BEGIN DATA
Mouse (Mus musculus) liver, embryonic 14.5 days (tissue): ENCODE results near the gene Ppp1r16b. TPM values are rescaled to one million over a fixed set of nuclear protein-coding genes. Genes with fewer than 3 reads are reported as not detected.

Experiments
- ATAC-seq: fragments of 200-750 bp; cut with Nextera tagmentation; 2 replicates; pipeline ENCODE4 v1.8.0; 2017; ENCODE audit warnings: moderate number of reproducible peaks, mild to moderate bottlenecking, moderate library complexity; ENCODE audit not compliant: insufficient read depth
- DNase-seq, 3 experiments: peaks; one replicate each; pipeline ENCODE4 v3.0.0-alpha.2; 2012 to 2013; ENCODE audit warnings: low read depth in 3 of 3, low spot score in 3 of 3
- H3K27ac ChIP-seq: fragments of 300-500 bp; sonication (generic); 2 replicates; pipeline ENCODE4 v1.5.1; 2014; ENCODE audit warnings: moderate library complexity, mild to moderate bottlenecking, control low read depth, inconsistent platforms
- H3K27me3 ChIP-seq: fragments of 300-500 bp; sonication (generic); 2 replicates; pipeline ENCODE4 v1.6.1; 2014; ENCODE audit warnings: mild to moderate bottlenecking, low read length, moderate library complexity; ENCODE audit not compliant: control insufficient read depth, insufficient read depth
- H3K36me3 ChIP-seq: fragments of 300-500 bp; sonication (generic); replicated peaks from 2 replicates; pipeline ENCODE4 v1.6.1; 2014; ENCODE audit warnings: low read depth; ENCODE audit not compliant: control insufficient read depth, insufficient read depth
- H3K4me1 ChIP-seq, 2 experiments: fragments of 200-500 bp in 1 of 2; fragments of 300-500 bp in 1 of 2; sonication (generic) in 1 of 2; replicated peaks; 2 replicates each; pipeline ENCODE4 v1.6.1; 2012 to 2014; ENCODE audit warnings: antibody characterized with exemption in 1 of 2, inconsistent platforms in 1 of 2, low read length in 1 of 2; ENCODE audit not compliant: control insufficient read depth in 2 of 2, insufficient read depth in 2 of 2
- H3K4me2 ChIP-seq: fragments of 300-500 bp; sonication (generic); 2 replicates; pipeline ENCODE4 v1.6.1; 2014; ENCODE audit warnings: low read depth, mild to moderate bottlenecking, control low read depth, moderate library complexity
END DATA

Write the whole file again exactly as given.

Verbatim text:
Mouse (Mus musculus) liver, embryonic 14.5 days (tissue): ENCODE results near the gene Ppp1r16b. TPM values are rescaled to one million over a fixed set of nuclear protein-coding genes. Genes with fewer than 3 reads are reported as not detected.

Experiments
- ATAC-seq: fragments of 200-750 bp; cut with Nextera tagmentation; 2 replicates; pipeline ENCODE4 v1.8.0; 2017; ENCODE audit warnings: moderate number of reproducible peaks, mild to moderate bottlenecking, moderate library complexity; ENCODE audit not compliant: insufficient read depth
- DNase-seq, 3 experiments: peaks; one replicate each; pipeline ENCODE4 v3.0.0-alpha.2; 2012 to 2013; ENCODE audit warnings: low read depth in 3 of 3, low spot score in 3 of 3
- H3K27ac ChIP-seq: fragments of 300-500 bp; sonication (generic); 2 replicates; pipeline ENCODE4 v1.5.1; 2014; ENCODE audit warnings: moderate library complexity, mild to moderate bottlenecking, control low read depth, inconsistent platforms
- H3K27me3 ChIP-seq: fragments of 300-500 bp; sonication (generic); 2 replicates; pipeline ENCODE4 v1.6.1; 2014; ENCODE audit warnings: mild to moderate bottlenecking, low read length, moderate library complexity; ENCODE audit not compliant: control insufficient read depth, insufficient read depth
- H3K36me3 ChIP-seq: fragments of 300-500 bp; sonication (generic); replicated peaks from 2 replicates; pipeline ENCODE4 v1.6.1; 2014; ENCODE audit warnings: low read depth; ENCODE audit not compliant: control insufficient read depth, insufficient read depth
- H3K4me1 ChIP-seq, 2 experiments: fragments of 200-500 bp in 1 of 2; fragments of 300-500 bp in 1 of 2; sonication (generic) in 1 of 2; replicated peaks; 2 replicates each; pipeline ENCODE4 v1.6.1; 2012 to 2014; ENCODE audit warnings: antibody characterized with exemption in 1 of 2, inconsistent platforms in 1 of 2, low read length in 1 of 2; ENCODE audit not compliant: control insufficient read depth in 2 of 2, insufficient read depth in 2 of 2
- H3K4me2 ChIP-seq: fragments of 300-500 bp; sonication (generic); 2 replicates; pipeline ENCODE4 v1.6.1; 2014; ENCODE audit warnings: low read depth, mild to moderate bottlenecking, control low read depth, moderate library complexity